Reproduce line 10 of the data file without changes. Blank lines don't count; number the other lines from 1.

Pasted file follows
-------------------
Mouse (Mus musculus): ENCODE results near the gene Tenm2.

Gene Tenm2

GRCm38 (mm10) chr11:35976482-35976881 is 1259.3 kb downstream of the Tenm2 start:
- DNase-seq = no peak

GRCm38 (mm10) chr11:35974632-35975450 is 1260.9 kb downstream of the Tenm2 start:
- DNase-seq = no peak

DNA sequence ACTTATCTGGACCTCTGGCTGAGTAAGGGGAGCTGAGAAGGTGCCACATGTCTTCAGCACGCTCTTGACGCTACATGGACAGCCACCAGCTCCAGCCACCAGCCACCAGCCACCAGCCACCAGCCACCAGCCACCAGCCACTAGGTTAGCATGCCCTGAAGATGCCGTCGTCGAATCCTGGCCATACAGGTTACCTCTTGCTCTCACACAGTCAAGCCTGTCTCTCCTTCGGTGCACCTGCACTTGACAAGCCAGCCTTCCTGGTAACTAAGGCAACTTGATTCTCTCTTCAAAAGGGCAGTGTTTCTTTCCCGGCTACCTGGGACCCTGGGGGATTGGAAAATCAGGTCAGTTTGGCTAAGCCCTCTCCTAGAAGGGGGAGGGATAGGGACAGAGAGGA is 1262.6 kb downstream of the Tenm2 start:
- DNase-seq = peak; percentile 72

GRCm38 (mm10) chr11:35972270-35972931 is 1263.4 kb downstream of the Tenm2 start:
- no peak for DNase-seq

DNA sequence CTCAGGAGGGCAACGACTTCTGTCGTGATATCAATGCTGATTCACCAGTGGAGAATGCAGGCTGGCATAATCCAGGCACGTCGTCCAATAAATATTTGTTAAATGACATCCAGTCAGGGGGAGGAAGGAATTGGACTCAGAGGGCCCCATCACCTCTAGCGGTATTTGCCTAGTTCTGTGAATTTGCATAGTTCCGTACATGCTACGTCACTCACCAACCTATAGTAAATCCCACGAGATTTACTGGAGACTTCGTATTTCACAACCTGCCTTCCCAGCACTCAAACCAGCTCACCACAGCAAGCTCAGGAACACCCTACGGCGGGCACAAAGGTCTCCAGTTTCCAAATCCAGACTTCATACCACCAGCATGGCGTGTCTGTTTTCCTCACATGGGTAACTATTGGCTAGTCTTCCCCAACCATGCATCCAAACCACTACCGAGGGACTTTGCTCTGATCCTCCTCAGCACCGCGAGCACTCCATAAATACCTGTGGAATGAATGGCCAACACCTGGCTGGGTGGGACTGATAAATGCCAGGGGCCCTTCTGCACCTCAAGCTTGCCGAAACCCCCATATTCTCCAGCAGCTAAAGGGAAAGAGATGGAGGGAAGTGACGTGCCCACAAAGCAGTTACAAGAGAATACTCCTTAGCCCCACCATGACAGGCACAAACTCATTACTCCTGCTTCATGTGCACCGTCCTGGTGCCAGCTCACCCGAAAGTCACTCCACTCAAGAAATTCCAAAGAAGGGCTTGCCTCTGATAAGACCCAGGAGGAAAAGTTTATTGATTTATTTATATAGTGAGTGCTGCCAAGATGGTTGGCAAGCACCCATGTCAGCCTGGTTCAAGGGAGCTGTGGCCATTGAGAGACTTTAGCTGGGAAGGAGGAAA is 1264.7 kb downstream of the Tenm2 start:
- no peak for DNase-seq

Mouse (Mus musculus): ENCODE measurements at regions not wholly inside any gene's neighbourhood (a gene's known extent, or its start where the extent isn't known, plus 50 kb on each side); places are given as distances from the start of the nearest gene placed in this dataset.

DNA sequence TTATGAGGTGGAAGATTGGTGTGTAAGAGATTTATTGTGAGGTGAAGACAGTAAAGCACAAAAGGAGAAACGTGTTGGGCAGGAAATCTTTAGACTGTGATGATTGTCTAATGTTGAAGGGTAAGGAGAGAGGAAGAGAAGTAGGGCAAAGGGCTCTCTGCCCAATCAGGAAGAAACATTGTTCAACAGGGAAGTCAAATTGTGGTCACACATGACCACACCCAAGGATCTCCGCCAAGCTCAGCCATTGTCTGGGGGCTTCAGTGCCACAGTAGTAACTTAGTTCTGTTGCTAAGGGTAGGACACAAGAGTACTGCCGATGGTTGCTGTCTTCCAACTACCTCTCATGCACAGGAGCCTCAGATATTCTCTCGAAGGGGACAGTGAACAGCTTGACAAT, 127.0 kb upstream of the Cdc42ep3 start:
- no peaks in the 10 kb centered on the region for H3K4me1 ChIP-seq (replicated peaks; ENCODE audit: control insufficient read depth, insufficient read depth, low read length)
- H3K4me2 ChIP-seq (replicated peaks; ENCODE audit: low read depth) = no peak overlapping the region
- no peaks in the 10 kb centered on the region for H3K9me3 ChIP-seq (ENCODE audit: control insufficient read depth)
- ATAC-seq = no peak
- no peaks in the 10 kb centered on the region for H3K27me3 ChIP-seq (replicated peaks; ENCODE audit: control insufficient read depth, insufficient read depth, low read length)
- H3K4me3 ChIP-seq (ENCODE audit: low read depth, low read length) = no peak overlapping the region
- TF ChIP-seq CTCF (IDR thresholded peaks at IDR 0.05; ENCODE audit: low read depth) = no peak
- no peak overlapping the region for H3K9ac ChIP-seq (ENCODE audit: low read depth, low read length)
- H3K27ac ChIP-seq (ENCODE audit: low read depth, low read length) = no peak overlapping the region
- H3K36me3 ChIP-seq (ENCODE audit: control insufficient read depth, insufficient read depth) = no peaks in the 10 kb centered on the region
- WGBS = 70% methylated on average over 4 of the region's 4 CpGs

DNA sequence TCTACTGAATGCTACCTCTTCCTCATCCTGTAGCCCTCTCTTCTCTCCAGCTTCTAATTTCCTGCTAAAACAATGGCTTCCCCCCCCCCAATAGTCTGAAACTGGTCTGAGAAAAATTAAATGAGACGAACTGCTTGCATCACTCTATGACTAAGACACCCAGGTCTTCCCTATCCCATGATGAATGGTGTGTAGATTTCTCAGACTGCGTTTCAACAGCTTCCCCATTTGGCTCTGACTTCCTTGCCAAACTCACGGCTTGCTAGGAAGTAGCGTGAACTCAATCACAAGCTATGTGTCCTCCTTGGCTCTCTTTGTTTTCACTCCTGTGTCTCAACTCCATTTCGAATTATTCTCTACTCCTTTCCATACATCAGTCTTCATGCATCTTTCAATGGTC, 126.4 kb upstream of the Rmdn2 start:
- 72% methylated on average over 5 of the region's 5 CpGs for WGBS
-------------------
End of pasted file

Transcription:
- no peak for DNase-seq